Vice President Joe Biden, left, and House Speaker John Boehner, right. / JEWEL SAMAD/AFP/Getty Images
In Washington, when senators from the two parties arrive simultaneously at a microphone, you've got yourself a "gang." Threats of bipartisanship soon follow. White papers and frameworks are issued. The lifespan of a gang is well-documented: Its members rush through the marble halls of Congress, trailed by a clot of reporters. Then it's on to the green rooms before they become extinct. Yet, even in Washington, hope still triumphs over experience. So this week, members ofthe "gang of eight" came to the microphone pushing immigration reform, and the old folk tales of bipartisanship were once again in the news.
Amateur meteorologists claim to have spotted other flickers of the bipartisan phenomena. President Obama and Republican leaders reached a deal on a three-month extension of the debt limit and a bill to aid the victims of Hurricane Sandy. These are not historic acts, but why not raise a glass in tribute if for no other reason than to break the monotony of having to constantly raise a glass to drown our frustration.
But let's not mistake this for genuine bipartisanship. Or, if this is the new standard for bipartisanship, then we should change our definition of it. These examples of ghost bipartisanship are born from pressure, not cooperation. Lawmakers aren't reasoning together; one side is crying uncle. That will almost certainly be true of any immigration reform measure that passes (if the reform effort doesn't break down under the weight of the partisanship itself).
The folk story of bipartisanship goes like this: The two parties tackle a common problem, they fight like hell, but both sides ultimately give up something to get a deal. In 1983, Ronald Reagan and Tip O'Neillnegotiated a compromise over Social Security. In 1990, George H.W. Bush forged a deal to reduce the deficit with Democratic leaders. In 1997, Bill Clinton and Newt Gingrich hammered out a balanced budget agreement. These bipartisan moments were not simply the product of reason divorced from acrimony and politics. As President Truman said, "There was never a nonpartisan in politics. A man cannot be a nonpartisan and be effective in a political party." But today's droplets of bipartisanship are distinct from that tradition. They come not from shared sacrifice but from one side giving in. Charles Krauthammer says Republicans got rolled on the fiscal cliff talks. The Weekly Standard and Sen. Rand Paul say Republicans blinked on the debt limit fight.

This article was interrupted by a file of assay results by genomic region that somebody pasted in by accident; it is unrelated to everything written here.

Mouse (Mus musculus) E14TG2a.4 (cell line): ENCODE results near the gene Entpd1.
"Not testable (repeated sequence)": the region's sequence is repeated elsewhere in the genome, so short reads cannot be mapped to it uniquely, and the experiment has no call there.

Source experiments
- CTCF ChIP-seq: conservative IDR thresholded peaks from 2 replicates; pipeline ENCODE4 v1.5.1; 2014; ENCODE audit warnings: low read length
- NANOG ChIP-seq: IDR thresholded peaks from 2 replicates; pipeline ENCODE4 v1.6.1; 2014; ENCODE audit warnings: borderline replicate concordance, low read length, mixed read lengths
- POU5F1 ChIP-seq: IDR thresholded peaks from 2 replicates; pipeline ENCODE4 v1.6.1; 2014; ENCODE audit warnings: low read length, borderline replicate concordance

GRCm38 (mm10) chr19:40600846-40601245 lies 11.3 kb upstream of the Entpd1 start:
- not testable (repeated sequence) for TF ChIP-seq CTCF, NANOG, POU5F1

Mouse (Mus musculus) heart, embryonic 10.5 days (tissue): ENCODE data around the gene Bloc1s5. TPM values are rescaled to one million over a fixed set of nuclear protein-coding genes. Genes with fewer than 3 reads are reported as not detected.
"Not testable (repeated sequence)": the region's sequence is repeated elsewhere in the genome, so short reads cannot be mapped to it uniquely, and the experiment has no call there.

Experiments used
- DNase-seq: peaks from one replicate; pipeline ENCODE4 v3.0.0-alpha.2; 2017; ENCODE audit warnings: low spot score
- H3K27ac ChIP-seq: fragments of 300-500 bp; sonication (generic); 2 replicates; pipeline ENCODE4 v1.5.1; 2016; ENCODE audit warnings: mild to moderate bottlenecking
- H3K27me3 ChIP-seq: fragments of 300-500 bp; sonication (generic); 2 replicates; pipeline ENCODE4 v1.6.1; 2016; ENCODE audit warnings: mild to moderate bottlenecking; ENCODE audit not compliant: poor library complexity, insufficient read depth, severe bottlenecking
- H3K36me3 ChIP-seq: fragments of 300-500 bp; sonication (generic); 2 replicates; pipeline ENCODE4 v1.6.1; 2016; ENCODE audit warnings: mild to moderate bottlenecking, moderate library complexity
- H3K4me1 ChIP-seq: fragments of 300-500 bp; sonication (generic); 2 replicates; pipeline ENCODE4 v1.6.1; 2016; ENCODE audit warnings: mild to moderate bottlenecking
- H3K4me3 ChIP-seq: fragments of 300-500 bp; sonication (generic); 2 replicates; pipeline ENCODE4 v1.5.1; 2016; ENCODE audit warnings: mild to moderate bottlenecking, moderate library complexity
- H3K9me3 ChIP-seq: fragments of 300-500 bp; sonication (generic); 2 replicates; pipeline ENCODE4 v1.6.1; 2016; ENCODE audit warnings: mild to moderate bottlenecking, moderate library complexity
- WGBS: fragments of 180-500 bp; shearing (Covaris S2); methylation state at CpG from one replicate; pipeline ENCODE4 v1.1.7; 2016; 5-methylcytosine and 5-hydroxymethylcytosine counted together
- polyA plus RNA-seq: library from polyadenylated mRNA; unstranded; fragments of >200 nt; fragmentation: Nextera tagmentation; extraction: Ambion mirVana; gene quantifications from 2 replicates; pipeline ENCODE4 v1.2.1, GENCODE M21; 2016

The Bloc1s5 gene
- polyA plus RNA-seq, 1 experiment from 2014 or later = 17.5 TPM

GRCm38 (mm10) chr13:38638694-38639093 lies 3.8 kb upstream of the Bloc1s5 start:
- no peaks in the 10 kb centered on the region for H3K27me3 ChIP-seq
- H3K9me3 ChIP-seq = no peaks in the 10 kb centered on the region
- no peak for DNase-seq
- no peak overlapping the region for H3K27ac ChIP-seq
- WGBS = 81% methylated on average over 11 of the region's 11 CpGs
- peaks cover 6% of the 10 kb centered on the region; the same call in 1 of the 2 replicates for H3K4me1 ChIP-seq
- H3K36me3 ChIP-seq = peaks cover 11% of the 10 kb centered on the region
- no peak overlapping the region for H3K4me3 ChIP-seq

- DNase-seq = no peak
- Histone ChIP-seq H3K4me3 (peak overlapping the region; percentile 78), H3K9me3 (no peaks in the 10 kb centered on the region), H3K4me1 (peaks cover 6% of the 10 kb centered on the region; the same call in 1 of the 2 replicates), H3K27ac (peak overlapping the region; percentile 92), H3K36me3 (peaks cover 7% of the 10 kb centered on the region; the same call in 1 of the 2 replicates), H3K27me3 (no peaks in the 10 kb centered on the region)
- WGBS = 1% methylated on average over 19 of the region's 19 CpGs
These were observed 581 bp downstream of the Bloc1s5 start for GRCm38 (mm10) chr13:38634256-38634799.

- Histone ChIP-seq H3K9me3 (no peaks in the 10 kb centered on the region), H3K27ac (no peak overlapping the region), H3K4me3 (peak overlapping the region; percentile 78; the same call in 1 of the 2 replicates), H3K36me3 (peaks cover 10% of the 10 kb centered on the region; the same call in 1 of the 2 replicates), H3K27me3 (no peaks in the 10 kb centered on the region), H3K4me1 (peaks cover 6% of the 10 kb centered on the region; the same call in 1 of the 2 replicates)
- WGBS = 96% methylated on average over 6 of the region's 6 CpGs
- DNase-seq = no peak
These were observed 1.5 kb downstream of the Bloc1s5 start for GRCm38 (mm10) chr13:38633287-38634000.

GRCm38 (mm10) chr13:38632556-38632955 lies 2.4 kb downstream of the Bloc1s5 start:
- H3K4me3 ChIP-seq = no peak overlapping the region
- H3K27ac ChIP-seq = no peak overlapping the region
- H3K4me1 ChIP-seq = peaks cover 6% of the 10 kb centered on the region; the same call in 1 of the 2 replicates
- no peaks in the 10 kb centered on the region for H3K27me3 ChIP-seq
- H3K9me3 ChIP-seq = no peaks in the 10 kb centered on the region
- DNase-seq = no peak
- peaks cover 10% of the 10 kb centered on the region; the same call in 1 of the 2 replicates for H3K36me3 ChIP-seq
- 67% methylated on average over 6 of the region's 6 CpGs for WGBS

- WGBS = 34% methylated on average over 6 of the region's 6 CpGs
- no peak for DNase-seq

On the issue of immigration, the bipartisan opportunities exist not because wise men from both parties have decided to solve one of the nation's most pressing issues, but because Republicans are giving in to the pressure created by the last election. This fact is clear by the host of Republicans who once opposed or were skeptical of any immigration-reform package that included "amnesty" but who are now supporting it. It's not about policy; it's about politics. Similarly, on the question of gun control, there is an emerging consensus that Congress will support background checks for gun purchases. This too could be called bipartisanship, except that it's an emergency event brought on by the Newtown, Conn., massacre, which means it tells us nothing about the baseline health of bipartisanship.